With the setup method, the two calls to
acts_as_hasselhoff do not interfere with each other, not even when the
acts_as_hasselhoff includes modules to the calling class (what most
acts_as_* plugins do).
As an added plus, you can even use mocha or some other mocking framework to mock parts of your calls to
acts_as_hasselhoff, to make sure that the correct execution paths are chosen. Of course, then the model might not act as the real Hasselhoff, but we don’t care about that, because the next test gets a fresh new
Article class that acts as nothing at all.
Making things prettier
Having these complicated and hacky metaprogramming calls in your setup method is kinda ugly. So lets take them out and put them in our
class Test::Unit::TestCase protected def reset_active_record_class(name) Object.send :remove_const, name if Object.const_defined?(name) Object.const_set(name, Class.new(ActiveRecord::Base)) end end
Now, we can reset any ActiveRecord model to an empty class whenever we want inside our tests. The simplified setup method now looks like this:
def setup reset_active_record_class(:Article) end
That’s how you can test
acts_as_* plugins. Enjoy!
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For the impatient
What is it?
Imagine you have some fancy acts_as_something plugin and, of course, you want to test it. How do you do it? In the Rails app you are developing it for? This could lead to longer environment load times and this is hardly testing in isolation. Creating a rails app just for testing the plugin? That’s better but creating a rails app for every new plugin – that’s so un-DRY! And you cannot test the plugin on its own. You could ship the bare rails app with your plugin but again: not DRY and lots of code you don’t really need for your plugin.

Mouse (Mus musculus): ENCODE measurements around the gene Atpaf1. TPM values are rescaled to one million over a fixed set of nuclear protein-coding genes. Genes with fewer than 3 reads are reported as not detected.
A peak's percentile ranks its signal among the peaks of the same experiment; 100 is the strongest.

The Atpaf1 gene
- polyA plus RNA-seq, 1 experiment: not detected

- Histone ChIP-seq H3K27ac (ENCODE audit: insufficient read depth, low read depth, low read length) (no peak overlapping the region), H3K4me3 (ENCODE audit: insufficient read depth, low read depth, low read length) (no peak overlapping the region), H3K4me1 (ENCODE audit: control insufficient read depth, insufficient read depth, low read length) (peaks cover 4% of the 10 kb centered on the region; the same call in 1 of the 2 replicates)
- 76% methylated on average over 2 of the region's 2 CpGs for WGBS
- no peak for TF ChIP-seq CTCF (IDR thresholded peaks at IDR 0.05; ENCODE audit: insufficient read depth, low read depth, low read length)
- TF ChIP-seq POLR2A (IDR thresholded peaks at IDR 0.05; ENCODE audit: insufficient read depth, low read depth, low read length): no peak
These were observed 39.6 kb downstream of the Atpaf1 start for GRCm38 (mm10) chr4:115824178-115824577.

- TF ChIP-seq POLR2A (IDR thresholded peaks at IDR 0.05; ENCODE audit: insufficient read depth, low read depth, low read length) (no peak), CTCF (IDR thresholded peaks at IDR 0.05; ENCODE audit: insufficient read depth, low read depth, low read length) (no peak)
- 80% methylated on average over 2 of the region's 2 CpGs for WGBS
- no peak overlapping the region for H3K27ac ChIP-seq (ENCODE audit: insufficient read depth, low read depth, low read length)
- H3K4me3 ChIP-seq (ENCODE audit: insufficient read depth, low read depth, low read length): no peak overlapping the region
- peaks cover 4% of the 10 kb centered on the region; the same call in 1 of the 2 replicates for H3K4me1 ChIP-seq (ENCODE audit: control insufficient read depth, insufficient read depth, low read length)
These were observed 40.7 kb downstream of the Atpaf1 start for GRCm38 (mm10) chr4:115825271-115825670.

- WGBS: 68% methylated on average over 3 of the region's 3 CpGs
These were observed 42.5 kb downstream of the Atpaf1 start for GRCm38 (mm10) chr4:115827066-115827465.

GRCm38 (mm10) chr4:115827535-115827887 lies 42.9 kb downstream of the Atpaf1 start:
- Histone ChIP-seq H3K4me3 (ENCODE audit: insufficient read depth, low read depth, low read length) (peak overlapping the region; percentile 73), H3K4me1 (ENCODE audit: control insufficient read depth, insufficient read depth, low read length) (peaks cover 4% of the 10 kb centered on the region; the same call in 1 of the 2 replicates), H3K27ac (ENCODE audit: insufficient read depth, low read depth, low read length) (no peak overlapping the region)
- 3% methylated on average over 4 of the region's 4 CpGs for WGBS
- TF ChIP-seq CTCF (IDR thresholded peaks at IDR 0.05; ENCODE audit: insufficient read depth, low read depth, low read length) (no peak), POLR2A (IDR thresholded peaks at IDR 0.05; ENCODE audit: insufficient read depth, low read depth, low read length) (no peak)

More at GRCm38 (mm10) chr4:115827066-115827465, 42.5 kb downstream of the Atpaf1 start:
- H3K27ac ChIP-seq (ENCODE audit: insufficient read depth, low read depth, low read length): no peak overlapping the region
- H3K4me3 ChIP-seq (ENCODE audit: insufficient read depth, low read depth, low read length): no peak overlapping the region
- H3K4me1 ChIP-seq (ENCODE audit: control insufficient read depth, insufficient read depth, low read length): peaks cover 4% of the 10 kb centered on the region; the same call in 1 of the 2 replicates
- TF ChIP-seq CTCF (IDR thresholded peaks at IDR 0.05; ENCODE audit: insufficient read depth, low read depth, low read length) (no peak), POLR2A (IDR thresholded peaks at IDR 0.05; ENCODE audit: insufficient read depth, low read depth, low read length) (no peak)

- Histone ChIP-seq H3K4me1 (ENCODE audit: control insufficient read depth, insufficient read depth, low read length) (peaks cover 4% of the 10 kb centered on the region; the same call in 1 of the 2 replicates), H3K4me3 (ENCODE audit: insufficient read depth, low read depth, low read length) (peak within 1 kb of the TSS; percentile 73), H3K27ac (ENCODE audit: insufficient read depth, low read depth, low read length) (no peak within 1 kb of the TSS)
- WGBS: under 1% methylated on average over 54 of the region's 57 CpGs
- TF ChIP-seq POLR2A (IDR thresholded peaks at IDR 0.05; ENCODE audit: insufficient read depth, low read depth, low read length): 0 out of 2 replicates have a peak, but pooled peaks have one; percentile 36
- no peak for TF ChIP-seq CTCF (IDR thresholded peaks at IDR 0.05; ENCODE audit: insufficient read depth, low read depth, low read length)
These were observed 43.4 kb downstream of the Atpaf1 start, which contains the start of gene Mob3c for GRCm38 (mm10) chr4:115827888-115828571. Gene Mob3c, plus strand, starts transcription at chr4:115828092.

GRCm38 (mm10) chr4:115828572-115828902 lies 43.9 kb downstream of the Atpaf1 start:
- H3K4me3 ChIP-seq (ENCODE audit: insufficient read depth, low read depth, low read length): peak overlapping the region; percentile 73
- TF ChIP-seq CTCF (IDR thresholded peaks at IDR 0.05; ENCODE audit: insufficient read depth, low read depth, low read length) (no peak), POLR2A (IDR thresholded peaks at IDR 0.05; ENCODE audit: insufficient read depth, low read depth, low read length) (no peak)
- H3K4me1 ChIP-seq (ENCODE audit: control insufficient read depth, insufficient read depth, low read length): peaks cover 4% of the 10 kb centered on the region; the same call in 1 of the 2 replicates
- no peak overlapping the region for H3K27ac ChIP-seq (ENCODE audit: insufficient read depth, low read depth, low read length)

dry_plugin_test_helper to the rescue!
What it does
The gem sets up the test environment which means you have a stub rails app with your plugin and the following models:
- Article: belongs_to :author, has_many :comments
- Author: has_many :articles
- Comment: belongs_to :articles, belongs_to :user
- User: has_many :comments
The models will be added to a sqlite in memory database for fast testing.
To use the gem enter the following lines in your test_helper.rb or abstract_unit.rb (or however you may call it):
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require 'rubygems' require 'dry_plugin_test_helper' PluginTestEnvironment.initialize_environment(File.dirname(__FILE__))
You can add your own test models using a migration in your test directory like
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PluginTestEnvironment::Migration.setup do create_table "animals", :force => true do |t| t.column "name", :string t.column "age", :integer end end
If you don’t want the standard models you can initialize the test environment
PluginTestEnvironment.initialize_environment(File.dirname(__FILE__), :use_standard_migration => false)
How it works
The gem contains a stripped down rails directory structure and boots up this rails environment and then adds the plugin under test to this environment. It uses the sqlite3 in memory db for faster testing.
You can really only test the plugin that you are testing. If your plugin has some dependencies to other plugins (why should it?) you cannot test it using this gem out of he box. You’d have to mess with the load path yourself (I haven’t tried it)
- support for RSpec and other testing frameworks (might already work – haven’t tried it)
- Automatic Rails version discovery
- Clean up / strip down rails env to bare minimum (It’s not completly clean yet)
The dry_plugin_test_helper gem depends on Rails and sqlite3-ruby
Getting it, License and Patches
Get the complete source code through Github. License is MIT. That means that you can do whatever you want with the software, as long as the copyright statement stays intact. Please be a kind open source citizen, and give back your patches and extensions. Just fork the code on Github, and after you’re done, send us a pull request. Thanks for your help!